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FMI Quarterly/March 2012/March 1, 2012

Future Strategies: Part 3 — Execute the Plan

A well-run firm takes a holistic approach to strategic planning and its execution. Ideally, these are not special events, but everyday practices.

A strong organization is based on many areas that must come together in a holistic way: a clear vision and direction, good decision-making, delegation, collaboration, fully engaged staff, professional development, leadership succession plans, a healthy corporate culture, the diversity of ideas to remain innovative and the agreement on direction to move forward.

In spite of best intentions, difficulty with executing the strategic plan is common. Many executives at design or construction firms find it exciting and creative to brainstorm the strategic plan, but when it comes to execution, the plan is sidelined by the demands of daily routine. “We changed our process after our strategic planning facilitator told us, ‘You have great ideas, but your firm isn’t handling the execution well,’” said one CEO in FMI’s 2011 A/E/C Executive Survey.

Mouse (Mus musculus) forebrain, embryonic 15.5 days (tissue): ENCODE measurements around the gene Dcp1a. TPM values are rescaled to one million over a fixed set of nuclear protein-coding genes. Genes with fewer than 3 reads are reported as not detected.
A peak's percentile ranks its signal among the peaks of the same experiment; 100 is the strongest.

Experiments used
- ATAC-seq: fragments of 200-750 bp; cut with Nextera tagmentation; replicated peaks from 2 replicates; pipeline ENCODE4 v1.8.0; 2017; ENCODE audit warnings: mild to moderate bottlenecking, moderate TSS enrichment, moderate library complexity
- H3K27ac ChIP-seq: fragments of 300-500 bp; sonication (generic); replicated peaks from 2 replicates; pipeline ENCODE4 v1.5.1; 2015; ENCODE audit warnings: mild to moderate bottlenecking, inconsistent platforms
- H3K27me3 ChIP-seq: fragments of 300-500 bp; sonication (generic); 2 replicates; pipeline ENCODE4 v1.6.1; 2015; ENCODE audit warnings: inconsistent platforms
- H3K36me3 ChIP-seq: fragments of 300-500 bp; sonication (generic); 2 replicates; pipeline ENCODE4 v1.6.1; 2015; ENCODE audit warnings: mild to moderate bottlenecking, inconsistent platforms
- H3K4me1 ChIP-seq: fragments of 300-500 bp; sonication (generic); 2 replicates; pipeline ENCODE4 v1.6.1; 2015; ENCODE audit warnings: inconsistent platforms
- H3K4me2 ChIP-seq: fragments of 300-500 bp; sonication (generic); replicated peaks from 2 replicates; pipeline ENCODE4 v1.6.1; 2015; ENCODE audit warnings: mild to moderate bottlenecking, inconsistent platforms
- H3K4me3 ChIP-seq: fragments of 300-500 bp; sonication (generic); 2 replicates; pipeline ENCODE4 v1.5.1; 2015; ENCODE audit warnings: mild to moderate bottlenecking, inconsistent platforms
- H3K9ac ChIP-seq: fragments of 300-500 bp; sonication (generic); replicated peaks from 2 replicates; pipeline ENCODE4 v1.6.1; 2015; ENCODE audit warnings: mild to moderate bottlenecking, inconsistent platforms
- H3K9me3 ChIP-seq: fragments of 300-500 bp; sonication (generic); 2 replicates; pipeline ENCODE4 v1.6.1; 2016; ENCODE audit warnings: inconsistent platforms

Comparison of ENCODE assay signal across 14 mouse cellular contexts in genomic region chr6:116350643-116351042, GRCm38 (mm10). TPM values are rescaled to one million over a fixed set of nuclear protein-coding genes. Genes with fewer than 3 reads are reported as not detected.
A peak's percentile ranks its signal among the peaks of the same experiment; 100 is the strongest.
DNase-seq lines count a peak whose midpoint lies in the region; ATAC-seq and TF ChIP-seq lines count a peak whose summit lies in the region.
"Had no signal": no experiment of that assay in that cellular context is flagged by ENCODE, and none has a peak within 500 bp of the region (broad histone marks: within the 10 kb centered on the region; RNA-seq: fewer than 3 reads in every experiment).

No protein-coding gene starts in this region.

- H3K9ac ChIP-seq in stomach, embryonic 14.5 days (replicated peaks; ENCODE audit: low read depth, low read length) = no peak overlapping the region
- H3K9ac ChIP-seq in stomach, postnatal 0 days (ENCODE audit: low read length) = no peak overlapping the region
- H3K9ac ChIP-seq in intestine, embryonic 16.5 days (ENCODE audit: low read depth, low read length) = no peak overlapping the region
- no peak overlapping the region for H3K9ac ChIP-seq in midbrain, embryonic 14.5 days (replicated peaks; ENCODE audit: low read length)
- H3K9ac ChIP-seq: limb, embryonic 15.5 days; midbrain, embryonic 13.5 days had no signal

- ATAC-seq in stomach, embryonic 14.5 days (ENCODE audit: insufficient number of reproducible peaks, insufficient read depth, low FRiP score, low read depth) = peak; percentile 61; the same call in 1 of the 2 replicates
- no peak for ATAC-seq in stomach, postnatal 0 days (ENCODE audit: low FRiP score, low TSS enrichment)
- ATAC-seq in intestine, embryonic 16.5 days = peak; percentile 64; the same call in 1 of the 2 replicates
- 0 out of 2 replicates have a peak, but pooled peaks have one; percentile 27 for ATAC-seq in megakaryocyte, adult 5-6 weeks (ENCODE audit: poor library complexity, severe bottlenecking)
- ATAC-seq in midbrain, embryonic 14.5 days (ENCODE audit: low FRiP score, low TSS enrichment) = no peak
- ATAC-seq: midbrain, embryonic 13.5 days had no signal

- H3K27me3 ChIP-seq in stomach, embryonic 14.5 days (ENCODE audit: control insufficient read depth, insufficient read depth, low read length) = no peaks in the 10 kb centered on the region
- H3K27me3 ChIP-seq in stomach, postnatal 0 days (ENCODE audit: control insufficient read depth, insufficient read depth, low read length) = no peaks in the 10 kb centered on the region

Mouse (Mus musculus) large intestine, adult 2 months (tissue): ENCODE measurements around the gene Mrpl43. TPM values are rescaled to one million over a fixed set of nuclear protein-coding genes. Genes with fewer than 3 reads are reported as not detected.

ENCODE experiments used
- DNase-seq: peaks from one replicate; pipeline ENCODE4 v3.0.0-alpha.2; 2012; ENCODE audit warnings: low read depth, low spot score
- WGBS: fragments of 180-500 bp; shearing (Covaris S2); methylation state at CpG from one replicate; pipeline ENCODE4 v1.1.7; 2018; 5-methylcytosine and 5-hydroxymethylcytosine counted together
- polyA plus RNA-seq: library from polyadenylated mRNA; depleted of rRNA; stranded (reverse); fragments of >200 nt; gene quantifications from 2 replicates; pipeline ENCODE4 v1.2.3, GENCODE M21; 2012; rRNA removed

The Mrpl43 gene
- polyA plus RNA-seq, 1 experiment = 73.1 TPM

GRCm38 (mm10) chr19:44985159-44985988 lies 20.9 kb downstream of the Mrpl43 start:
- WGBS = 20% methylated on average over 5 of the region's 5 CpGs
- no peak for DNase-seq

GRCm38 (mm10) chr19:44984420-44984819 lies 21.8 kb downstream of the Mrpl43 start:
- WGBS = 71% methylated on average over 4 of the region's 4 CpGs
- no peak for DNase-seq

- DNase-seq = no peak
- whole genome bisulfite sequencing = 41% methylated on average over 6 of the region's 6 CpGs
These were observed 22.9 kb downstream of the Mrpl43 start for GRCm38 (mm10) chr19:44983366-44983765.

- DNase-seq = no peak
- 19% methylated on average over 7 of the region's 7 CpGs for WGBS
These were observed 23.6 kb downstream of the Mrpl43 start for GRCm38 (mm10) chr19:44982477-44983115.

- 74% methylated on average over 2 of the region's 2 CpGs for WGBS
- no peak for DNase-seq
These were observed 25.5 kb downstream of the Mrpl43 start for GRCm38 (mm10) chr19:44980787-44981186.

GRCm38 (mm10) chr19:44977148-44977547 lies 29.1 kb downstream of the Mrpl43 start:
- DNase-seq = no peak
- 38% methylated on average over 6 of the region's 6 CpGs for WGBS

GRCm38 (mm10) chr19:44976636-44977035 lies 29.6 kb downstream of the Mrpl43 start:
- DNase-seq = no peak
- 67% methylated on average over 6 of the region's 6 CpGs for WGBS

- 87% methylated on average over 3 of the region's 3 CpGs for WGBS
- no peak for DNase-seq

Researchers at Booz & Company reported in the June 2008 Harvard Business Review that executives and staff at three out of five companies surveyed said their organization is weak at execution. When asked whether they agreed with the statement, “Important strategic and operational decisions are quickly translated into action,” most answered “No.”